Hellboy 2 is MUCH bigger than the first Hellboy which is probably due to the $30 million increase in budget and the freedom for del Toro to put his own vision into the property now that the typical origin story has been covered. Del Toro also relies heavily on animatronic effects rather than the typical CGI--which is very much overused in film today--and it shows. The fight between Wink and Hellboy just couldn't have been done convincingly with CGI and as del Toro has stated many times, you lose a certain level of intamacy when dealing with a fully CGI character. You'll see that the stunts overall have been improved; no more obvious wire work and much better choreography. The most amazing creation of the film is probably the Troll Market, which many have called the modern day Cantina Scene. I won't go too much into this because it's really something you need to see for yourself; the sheer amount of detail and artistry is something you rarely see in hollywood today.
The Not So Good
As I stated earlier, del Toro puts a lot of himself into this film rather than trying to stay close to the feel of the comic book. I'm not talking about visually however, this he handles brilliantly. What I am referring to is the character dynamics and dialog. Del Toro refers to Hellboy many times in interviews as "working class guy." He gets up in the morning and fights monsters. He's not the most intelligent guy--demon--out there, but he gets the job done in his own way. I just felt that this was taken to the exteme a little. Where Mignola writes Hellboy saying "aw, crap" a few times, del Toro will have him saying it over and over again. He kind of multiplies what Mignola intended Hellboy to be to an annoying degree. The scene where he and Abe are drunk due to their women problems to lines like "Lucy I'm home" are a little cringeinducing. It feels like del Toro is putting jokes in there that are out of character and probably only funny to him.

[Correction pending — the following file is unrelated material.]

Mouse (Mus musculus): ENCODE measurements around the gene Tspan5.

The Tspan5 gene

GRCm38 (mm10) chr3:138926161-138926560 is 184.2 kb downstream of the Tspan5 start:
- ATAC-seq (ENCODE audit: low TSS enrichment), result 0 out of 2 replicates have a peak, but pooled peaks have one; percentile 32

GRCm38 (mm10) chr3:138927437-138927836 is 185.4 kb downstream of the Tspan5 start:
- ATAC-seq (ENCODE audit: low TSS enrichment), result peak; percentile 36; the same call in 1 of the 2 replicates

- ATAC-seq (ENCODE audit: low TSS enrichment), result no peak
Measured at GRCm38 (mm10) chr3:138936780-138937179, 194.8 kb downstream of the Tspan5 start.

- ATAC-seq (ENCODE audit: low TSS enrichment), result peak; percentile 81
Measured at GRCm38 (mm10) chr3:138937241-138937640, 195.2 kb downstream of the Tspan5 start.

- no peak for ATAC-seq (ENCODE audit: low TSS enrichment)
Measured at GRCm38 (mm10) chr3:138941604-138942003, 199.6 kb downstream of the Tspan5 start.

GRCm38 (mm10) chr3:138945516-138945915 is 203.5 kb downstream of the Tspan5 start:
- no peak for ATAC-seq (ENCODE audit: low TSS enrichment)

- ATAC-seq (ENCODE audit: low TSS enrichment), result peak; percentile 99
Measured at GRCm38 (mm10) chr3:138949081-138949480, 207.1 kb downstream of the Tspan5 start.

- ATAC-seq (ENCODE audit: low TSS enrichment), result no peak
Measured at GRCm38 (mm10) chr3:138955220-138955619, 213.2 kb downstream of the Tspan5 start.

Another thing that bothers me is the romanctic connection between Hellboy and Liz. It was never in the comic and I hated it in the first one. And to make matters worse....
...he gets her pregnant, with twins no less. If del Toro would have just kept them romantically involved I probably could have grown to live with it, but now he's got her pregnant. So Hellboy 3 is going to feature him as a family man? I don't see how that could be remotely interesting. For me Hellboy has always been about a duo--Liz isn't around very much in the comics--Abe and Hellboy. Now he's going to have little demon babies following him around like Scrappy-Doos? I fucking hope not.
So how does this compare to the first one? It's better and it is worse. It's better because there's more monsters, a more epic story, and you get to see much more of Abe as well as the edition of Johann Krauss. Luke Goss' Nuada is also a performance that I think is worth mentioning. It's worse because the way del Toro has taken the comedic aspect of Hellboy and of course, him shooting Liz up with his demon wad. Overall, I do recommend this film even if you haven't seen the first one. This one seems quite a bit more accessible to general audiences. If you have seen the first one and enjoyed it and aren't bothered by the romantic dynamic of Hellboy and Liz, you'll just find more to love.